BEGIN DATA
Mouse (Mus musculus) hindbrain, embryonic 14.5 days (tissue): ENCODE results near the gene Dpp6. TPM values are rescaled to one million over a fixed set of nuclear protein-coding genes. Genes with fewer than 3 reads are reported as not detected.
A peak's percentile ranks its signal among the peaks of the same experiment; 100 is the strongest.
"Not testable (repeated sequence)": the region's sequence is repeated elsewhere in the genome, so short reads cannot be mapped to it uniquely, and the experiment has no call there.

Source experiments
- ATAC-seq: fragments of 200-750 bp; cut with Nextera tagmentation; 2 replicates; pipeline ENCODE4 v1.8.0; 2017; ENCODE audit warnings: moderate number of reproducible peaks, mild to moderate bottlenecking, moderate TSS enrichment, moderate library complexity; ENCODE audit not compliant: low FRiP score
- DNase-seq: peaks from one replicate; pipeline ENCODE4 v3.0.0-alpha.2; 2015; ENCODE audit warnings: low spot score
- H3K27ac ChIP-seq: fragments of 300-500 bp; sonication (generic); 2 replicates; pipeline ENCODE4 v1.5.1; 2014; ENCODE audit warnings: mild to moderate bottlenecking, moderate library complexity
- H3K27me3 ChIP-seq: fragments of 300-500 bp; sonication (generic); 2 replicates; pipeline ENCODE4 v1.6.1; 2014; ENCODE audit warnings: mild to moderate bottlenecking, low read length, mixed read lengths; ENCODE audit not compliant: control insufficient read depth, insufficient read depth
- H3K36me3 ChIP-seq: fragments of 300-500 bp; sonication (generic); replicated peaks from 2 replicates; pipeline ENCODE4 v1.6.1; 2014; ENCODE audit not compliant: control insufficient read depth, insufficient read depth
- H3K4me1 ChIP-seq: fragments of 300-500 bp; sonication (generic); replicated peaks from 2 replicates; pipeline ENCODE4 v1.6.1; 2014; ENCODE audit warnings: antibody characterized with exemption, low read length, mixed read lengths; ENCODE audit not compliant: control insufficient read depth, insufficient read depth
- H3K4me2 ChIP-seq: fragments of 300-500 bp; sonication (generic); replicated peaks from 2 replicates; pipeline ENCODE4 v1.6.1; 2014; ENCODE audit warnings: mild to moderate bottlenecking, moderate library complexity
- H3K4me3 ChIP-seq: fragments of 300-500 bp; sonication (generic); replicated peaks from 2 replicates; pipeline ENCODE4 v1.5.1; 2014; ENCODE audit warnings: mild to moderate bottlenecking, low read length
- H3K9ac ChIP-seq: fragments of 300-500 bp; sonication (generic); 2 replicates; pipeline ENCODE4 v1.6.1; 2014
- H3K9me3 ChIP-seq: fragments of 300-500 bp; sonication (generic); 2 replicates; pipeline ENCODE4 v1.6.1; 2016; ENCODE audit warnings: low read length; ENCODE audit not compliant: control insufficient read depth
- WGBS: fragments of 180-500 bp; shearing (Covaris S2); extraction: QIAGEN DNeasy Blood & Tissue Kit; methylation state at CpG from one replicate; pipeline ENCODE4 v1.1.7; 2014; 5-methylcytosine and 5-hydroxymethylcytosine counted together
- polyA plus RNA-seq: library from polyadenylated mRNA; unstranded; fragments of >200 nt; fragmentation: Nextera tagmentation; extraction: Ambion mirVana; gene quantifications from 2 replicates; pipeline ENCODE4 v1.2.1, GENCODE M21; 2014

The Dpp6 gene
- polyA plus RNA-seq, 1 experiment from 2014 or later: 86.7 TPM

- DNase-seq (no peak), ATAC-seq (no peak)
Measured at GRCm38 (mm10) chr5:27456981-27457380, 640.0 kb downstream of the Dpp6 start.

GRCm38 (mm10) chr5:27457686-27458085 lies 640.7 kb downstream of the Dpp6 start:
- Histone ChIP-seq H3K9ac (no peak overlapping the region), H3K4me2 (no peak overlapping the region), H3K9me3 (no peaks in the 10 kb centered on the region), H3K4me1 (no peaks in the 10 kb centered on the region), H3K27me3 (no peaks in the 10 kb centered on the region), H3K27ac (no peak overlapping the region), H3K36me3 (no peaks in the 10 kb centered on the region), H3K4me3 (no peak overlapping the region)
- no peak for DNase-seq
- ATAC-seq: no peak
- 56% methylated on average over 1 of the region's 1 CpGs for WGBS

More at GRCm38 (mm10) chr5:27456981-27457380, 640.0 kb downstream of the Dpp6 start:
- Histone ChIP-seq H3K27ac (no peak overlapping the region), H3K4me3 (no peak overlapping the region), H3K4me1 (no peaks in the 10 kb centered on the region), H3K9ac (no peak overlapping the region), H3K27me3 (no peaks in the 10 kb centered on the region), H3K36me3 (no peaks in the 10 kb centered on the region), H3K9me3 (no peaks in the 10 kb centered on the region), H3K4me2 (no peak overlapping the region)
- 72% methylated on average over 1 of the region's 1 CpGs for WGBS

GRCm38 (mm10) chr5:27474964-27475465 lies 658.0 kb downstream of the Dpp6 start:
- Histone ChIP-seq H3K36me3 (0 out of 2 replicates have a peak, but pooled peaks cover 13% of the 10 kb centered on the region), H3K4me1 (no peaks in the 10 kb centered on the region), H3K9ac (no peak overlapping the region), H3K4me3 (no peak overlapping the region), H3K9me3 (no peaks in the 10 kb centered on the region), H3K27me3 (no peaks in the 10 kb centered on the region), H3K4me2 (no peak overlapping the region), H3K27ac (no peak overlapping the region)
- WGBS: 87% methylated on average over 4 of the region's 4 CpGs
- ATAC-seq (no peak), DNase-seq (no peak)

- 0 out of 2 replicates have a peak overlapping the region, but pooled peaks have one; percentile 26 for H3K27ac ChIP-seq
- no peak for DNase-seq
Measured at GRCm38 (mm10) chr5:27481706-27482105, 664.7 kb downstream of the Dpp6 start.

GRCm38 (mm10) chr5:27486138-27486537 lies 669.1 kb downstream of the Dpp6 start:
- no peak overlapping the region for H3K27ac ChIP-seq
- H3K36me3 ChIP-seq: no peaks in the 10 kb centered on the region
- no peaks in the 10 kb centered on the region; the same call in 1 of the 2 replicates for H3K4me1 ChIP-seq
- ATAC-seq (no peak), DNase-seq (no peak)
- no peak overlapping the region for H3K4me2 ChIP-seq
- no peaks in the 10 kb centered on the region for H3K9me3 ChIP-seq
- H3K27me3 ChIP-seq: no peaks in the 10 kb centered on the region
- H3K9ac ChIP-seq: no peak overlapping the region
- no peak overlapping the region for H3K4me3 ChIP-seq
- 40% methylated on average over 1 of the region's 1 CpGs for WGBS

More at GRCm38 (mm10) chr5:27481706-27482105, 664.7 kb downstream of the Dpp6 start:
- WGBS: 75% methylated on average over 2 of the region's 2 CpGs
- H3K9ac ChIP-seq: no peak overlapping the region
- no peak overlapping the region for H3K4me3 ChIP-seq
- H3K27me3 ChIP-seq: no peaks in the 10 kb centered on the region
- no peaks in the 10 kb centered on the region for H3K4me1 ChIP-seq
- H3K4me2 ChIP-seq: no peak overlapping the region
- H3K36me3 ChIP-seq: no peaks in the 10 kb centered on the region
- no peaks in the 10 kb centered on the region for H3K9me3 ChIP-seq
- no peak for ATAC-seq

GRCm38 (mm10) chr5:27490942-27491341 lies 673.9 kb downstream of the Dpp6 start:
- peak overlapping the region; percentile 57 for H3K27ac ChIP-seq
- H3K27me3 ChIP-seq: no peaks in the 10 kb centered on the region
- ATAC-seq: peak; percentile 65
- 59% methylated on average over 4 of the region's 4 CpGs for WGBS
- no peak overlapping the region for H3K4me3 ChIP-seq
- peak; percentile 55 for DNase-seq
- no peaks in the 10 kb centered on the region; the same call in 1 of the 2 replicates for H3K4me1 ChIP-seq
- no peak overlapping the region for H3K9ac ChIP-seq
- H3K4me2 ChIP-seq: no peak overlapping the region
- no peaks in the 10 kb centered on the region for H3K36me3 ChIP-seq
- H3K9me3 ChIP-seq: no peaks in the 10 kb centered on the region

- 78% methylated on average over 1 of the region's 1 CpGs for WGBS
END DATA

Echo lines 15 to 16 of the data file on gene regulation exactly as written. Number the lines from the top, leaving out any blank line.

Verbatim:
- WGBS: fragments of 180-500 bp; shearing (Covaris S2); extraction: QIAGEN DNeasy Blood & Tissue Kit; methylation state at CpG from one replicate; pipeline ENCODE4 v1.1.7; 2014; 5-methylcytosine and 5-hydroxymethylcytosine counted together
- polyA plus RNA-seq: library from polyadenylated mRNA; unstranded; fragments of >200 nt; fragmentation: Nextera tagmentation; extraction: Ambion mirVana; gene quantifications from 2 replicates; pipeline ENCODE4 v1.2.1, GENCODE M21; 2014